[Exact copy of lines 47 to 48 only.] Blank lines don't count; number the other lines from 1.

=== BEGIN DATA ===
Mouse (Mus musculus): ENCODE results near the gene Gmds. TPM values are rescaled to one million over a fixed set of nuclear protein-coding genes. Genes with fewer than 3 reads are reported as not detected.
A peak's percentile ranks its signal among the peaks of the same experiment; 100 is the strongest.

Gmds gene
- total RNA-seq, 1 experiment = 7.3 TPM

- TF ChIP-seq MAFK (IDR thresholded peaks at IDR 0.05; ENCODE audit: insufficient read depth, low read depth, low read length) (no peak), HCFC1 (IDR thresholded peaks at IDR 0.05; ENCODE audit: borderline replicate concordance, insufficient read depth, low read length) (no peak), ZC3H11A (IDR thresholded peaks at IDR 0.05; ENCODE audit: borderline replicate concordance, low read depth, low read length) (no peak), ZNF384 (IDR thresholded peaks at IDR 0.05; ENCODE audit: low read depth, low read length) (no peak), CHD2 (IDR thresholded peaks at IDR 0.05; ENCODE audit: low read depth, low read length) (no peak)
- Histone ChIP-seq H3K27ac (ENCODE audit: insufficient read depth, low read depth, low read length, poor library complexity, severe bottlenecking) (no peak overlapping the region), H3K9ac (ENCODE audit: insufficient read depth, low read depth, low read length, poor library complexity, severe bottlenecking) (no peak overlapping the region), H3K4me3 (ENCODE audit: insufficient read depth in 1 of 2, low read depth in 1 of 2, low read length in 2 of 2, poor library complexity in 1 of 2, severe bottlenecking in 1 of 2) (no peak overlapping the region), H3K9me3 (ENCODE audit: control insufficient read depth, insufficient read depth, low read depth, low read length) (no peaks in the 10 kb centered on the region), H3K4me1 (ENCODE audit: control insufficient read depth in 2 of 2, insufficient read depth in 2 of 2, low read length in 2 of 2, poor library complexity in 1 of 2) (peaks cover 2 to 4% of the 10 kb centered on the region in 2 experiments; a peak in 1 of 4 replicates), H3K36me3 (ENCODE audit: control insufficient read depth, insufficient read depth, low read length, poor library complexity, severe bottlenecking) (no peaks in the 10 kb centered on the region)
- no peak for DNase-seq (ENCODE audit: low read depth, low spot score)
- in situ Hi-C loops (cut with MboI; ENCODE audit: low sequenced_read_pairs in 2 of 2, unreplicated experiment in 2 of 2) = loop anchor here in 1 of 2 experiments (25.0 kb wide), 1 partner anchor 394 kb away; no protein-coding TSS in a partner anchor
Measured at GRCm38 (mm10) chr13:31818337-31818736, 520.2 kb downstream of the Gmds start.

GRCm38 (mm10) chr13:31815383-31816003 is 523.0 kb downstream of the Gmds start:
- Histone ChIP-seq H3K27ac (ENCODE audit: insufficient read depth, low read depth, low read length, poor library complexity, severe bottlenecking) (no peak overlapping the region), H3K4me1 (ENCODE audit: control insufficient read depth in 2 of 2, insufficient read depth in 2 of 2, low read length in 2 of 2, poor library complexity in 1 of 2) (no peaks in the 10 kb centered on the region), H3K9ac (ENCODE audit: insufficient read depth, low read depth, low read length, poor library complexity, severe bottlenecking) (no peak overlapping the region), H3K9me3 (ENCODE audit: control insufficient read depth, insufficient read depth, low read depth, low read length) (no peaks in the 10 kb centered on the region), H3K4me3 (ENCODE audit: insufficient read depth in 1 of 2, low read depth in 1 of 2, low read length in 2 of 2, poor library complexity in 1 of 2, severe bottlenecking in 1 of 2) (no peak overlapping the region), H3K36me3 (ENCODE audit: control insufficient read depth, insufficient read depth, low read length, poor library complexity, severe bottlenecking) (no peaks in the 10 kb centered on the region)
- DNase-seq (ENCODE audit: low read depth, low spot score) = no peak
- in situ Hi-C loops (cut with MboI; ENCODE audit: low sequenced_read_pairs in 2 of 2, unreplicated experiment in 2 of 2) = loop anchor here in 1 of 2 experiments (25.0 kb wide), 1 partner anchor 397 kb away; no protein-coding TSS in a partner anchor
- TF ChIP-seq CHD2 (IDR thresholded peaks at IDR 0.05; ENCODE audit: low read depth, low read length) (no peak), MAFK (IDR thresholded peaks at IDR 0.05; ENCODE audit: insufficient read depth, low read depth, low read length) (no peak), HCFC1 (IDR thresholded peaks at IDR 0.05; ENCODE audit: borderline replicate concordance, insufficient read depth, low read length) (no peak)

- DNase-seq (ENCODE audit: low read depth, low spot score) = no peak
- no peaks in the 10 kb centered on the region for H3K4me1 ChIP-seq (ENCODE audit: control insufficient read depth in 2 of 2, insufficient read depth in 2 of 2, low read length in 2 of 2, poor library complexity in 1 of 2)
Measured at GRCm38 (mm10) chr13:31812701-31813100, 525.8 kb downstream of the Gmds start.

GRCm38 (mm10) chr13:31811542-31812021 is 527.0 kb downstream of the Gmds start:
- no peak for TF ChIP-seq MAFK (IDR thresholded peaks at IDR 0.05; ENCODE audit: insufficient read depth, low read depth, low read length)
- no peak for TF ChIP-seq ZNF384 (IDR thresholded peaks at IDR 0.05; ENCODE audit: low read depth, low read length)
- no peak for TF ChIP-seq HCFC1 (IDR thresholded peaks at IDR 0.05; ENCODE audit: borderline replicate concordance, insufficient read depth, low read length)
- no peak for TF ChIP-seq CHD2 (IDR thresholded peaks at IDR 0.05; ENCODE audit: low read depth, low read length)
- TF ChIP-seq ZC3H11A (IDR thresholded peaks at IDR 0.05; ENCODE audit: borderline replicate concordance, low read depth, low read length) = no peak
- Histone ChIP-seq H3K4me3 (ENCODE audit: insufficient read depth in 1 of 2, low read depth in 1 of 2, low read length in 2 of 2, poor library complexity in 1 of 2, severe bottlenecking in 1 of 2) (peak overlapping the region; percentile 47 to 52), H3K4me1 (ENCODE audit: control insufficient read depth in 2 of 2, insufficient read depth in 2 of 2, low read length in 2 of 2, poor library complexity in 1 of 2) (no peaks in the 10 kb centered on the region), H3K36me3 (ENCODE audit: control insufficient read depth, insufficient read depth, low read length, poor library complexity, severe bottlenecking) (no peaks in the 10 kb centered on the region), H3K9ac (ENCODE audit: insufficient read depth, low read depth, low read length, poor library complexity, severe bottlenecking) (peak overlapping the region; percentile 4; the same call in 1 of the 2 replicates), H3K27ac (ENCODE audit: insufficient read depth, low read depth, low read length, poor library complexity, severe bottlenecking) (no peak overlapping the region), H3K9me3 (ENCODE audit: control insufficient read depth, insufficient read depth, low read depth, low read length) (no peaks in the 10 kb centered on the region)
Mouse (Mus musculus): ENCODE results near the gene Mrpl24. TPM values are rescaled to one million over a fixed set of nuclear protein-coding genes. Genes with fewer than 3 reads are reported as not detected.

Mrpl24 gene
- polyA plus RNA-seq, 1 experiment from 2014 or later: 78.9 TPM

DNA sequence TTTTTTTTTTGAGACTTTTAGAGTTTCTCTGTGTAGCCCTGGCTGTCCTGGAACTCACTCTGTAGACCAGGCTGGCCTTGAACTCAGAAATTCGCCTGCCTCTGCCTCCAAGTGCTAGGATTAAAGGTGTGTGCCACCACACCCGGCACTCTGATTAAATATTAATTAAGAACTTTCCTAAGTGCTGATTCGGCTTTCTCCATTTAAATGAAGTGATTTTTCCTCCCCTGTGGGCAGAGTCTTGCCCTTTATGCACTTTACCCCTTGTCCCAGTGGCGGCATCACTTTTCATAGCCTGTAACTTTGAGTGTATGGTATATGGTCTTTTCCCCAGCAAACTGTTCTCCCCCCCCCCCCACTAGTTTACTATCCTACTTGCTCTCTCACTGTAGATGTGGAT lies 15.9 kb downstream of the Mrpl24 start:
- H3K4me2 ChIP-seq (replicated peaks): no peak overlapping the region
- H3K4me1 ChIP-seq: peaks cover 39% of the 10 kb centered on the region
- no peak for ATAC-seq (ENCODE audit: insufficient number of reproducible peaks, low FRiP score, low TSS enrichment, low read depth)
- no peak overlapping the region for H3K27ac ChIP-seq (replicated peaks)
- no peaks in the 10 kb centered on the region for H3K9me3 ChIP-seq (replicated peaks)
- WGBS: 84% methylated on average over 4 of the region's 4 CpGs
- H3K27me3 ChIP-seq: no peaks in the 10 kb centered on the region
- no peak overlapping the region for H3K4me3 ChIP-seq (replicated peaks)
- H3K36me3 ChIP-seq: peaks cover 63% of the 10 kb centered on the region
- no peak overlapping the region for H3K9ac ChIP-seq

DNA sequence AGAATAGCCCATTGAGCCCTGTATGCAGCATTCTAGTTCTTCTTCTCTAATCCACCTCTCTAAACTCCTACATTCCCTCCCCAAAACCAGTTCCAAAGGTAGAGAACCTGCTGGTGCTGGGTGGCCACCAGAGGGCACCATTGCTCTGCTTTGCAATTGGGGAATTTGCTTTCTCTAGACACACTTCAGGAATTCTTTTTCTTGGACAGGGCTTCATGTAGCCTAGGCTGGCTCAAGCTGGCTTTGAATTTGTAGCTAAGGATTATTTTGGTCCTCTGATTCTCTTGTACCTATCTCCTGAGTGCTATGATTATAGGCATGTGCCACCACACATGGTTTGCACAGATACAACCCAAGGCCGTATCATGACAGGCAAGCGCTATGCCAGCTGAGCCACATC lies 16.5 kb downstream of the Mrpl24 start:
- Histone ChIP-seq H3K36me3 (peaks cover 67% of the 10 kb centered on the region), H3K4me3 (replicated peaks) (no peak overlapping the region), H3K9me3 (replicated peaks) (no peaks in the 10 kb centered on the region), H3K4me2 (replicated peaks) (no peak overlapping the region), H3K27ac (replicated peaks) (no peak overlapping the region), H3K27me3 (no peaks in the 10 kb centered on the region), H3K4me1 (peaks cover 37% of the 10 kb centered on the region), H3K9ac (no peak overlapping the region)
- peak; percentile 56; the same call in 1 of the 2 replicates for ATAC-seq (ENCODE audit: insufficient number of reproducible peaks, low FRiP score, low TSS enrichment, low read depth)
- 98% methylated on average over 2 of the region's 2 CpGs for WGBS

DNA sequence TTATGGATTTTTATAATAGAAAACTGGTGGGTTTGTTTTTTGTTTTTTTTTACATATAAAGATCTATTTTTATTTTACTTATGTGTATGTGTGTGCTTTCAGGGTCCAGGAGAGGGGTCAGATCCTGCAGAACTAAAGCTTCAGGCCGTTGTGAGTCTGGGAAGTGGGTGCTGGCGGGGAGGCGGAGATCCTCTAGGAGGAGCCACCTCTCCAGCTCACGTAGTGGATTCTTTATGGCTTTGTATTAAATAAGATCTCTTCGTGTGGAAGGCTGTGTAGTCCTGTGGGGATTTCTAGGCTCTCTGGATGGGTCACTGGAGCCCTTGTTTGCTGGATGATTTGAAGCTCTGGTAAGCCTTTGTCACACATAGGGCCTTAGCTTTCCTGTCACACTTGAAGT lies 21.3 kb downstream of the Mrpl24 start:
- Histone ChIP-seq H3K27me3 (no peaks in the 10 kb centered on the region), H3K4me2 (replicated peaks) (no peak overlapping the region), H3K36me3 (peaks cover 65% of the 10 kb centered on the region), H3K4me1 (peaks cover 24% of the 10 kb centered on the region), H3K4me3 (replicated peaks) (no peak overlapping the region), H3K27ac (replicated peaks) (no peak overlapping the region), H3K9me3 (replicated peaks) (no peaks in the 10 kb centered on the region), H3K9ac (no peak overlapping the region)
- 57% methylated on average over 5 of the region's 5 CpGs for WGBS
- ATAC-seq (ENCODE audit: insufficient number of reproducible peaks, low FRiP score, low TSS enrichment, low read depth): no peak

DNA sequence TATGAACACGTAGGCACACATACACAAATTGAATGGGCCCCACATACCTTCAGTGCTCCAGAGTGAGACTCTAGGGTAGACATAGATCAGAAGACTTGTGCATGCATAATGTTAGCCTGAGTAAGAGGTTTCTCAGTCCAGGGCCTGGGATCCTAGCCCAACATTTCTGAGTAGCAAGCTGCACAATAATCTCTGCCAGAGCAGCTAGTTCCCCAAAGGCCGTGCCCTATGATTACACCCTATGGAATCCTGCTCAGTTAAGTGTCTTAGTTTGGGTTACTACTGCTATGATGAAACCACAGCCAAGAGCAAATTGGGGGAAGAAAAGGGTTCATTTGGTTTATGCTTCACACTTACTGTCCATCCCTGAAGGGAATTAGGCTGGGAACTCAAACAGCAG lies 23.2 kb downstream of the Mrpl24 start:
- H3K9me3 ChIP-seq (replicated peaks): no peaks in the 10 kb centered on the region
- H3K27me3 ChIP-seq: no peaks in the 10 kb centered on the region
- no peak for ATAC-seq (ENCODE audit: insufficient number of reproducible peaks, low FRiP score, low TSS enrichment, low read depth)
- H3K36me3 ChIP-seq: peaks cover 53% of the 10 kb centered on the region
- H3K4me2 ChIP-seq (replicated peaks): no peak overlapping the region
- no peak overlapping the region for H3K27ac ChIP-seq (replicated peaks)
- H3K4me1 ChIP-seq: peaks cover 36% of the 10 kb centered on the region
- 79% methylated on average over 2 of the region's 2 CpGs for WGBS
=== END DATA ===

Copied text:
DNA sequence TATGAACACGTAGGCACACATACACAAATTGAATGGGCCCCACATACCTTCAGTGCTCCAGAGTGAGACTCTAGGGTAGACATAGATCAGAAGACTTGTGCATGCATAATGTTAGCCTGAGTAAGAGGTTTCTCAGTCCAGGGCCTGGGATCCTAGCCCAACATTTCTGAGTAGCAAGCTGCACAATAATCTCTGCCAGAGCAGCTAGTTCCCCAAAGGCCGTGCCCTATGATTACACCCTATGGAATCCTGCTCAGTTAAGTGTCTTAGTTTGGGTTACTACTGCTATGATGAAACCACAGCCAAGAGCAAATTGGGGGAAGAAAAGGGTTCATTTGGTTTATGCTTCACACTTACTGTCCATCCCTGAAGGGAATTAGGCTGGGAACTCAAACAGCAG lies 23.2 kb downstream of the Mrpl24 start:
- H3K9me3 ChIP-seq (replicated peaks): no peaks in the 10 kb centered on the region